Redshirts gain in reading, lose in math

Children who enter kindergarten a year late — –red shirts — are slightly ahead of classmates in reading and behind in math by the end of first grade, concludes a Mathematica study. Children who’ve repeated kindergarten are behind in both reading and math by the end of first grade.

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  1. Aloha Joanne,

    Do you have anything on the Ninth Circuits ruling to allow religious indoctrination in public schools?


  2. Ryan Grant says:

    At my school we don’t typically let the kids repeat kindergarten, the thought being that they’re better off in a full-day program where they have access to Title instead of a half-day program where the other half of the day is Spongebob at the daycare center.

    It’s worked well for us over the years.

  3. Repeating Kindergarten? I didn’t think it was even possible to fail that. Maybe this is sometimes a maturity issue that straightens out with another year of age, but I’d expect a good many kids who repeated Kindergarten to have problems that will continue to keep them in the bottom of the class.

    As for red-shirting, I suspect this often says a lot about the parents. What do you do when your kid whines about the math homework being hard and boring? Maybe the redshirting parents are too reluctant to hurt the little prince(ss)’s feelings by saying, “I know it’s hard, now go do it.”

  4. The study is about achievement at the end of the first grade. Why should we worry about it at all? My youngest son was born somewhat close to the admission deadline, and he had no preschool. He started kindergarten without knowing He did not know how to write his name when he was about to start kindergarten. The school would prefer him to come a year later. From the articles I have read, I understood that it should even out by the 3rd grade. So I sent him anyway. In the first few years, as they say in the proposition 82 ads, you can immediately tell the difference, especially since the school was filled with Challenger school alumni. Now he is in high school, and he is certainly not behind academically. So who cares how he did in kindergarten or the 1st grade. So academic should not be an issue in red-shirting.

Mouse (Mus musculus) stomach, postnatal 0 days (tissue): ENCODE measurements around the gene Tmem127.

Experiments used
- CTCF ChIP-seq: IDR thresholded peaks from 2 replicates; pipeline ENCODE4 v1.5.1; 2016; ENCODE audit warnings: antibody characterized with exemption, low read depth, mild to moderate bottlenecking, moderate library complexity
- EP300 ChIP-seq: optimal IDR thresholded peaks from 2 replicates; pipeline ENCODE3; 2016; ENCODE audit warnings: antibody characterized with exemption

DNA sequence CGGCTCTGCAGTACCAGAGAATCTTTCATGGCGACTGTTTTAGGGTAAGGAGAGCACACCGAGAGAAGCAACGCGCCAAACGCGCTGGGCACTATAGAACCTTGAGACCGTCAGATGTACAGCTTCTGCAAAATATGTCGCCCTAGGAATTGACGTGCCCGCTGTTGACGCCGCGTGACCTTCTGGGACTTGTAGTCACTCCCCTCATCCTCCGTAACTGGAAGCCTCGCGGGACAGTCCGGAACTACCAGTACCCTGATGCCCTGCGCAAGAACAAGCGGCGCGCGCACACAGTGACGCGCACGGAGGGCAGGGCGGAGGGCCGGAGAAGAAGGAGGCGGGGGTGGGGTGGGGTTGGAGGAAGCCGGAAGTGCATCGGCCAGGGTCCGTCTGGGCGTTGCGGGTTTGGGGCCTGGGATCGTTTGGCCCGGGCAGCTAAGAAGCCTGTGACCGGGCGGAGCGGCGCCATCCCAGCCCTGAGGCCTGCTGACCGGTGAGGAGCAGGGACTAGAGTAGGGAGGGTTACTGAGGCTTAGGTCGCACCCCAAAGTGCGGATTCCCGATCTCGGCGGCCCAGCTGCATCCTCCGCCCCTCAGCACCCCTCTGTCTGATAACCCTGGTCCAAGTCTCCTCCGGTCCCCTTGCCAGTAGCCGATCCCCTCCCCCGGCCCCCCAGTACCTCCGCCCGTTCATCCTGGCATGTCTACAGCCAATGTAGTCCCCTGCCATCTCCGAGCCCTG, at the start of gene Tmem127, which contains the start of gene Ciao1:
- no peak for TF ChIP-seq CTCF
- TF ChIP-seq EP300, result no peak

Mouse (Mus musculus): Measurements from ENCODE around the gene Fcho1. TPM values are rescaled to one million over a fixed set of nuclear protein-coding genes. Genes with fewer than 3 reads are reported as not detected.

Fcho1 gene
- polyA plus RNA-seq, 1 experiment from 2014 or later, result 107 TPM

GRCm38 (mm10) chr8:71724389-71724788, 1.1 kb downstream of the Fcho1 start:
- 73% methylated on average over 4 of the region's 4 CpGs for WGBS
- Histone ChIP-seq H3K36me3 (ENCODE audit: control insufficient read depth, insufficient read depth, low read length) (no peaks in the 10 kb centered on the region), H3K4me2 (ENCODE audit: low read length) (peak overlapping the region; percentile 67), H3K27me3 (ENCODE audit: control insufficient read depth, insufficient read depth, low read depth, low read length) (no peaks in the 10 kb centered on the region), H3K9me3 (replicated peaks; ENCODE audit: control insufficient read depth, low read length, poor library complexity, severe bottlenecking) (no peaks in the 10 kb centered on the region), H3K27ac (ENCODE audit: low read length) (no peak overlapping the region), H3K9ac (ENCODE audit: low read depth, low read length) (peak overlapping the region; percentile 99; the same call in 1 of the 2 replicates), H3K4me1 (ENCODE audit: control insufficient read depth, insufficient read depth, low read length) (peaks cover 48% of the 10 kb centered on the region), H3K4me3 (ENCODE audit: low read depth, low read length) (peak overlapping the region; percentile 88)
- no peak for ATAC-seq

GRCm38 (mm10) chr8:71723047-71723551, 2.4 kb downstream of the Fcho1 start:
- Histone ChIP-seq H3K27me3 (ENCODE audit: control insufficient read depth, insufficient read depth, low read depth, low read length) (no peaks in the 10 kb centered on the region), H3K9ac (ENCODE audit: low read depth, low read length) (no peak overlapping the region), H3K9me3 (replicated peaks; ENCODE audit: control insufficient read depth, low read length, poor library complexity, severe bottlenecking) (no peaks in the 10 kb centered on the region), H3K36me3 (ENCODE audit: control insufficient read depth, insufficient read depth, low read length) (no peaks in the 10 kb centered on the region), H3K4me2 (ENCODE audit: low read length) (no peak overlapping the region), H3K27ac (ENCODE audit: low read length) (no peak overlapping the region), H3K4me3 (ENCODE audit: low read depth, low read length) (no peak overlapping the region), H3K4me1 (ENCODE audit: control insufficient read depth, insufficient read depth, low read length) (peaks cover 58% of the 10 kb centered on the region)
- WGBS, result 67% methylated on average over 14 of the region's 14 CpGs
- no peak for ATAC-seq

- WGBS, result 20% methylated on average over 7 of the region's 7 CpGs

Of course in the Rube Goldberg education system of the US, red-shirting may affect your child’s education in some strange way, but that is another story.

  5. Twill00 says:

    No, no. Red Shirts are the guys in the old Star Trek series that get slurped up by this week’s blob.

  6. Twill00: I’m a Trekkie too, but “red shirt” in this context is a sports metaphor, from college sports programs. They’ll keep their most promising athletes in team practice but out of competition with other school teams for the first year, and then the kid can play for them in his 5th year of 4-year college. This makes their football players a little bigger and stronger, etc. There doesn’t seem to be much danger of their star athletes actually graduating in 4 years and thereby shorting their school team of a year’s play…


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